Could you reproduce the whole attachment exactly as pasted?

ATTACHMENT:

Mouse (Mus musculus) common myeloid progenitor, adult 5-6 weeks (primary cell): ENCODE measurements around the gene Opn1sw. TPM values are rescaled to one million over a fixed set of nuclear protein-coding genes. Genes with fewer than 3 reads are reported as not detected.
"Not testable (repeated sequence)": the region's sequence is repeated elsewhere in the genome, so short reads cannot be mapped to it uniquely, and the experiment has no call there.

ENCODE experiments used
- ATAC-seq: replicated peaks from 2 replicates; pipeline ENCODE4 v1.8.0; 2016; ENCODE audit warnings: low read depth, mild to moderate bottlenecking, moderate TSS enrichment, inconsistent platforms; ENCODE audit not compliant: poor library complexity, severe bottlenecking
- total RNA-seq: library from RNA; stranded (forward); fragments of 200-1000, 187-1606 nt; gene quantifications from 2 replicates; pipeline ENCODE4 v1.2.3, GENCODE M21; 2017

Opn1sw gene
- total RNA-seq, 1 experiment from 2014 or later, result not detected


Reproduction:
Mouse (Mus musculus) common myeloid progenitor, adult 5-6 weeks (primary cell): ENCODE measurements around the gene Opn1sw. TPM values are rescaled to one million over a fixed set of nuclear protein-coding genes. Genes with fewer than 3 reads are reported as not detected.
"Not testable (repeated sequence)": the region's sequence is repeated elsewhere in the genome, so short reads cannot be mapped to it uniquely, and the experiment has no call there.

ENCODE experiments used
- ATAC-seq: replicated peaks from 2 replicates; pipeline ENCODE4 v1.8.0; 2016; ENCODE audit warnings: low read depth, mild to moderate bottlenecking, moderate TSS enrichment, inconsistent platforms; ENCODE audit not compliant: poor library complexity, severe bottlenecking
- total RNA-seq: library from RNA; stranded (forward); fragments of 200-1000, 187-1606 nt; gene quantifications from 2 replicates; pipeline ENCODE4 v1.2.3, GENCODE M21; 2017

Opn1sw gene
- total RNA-seq, 1 experiment from 2014 or later, result not detected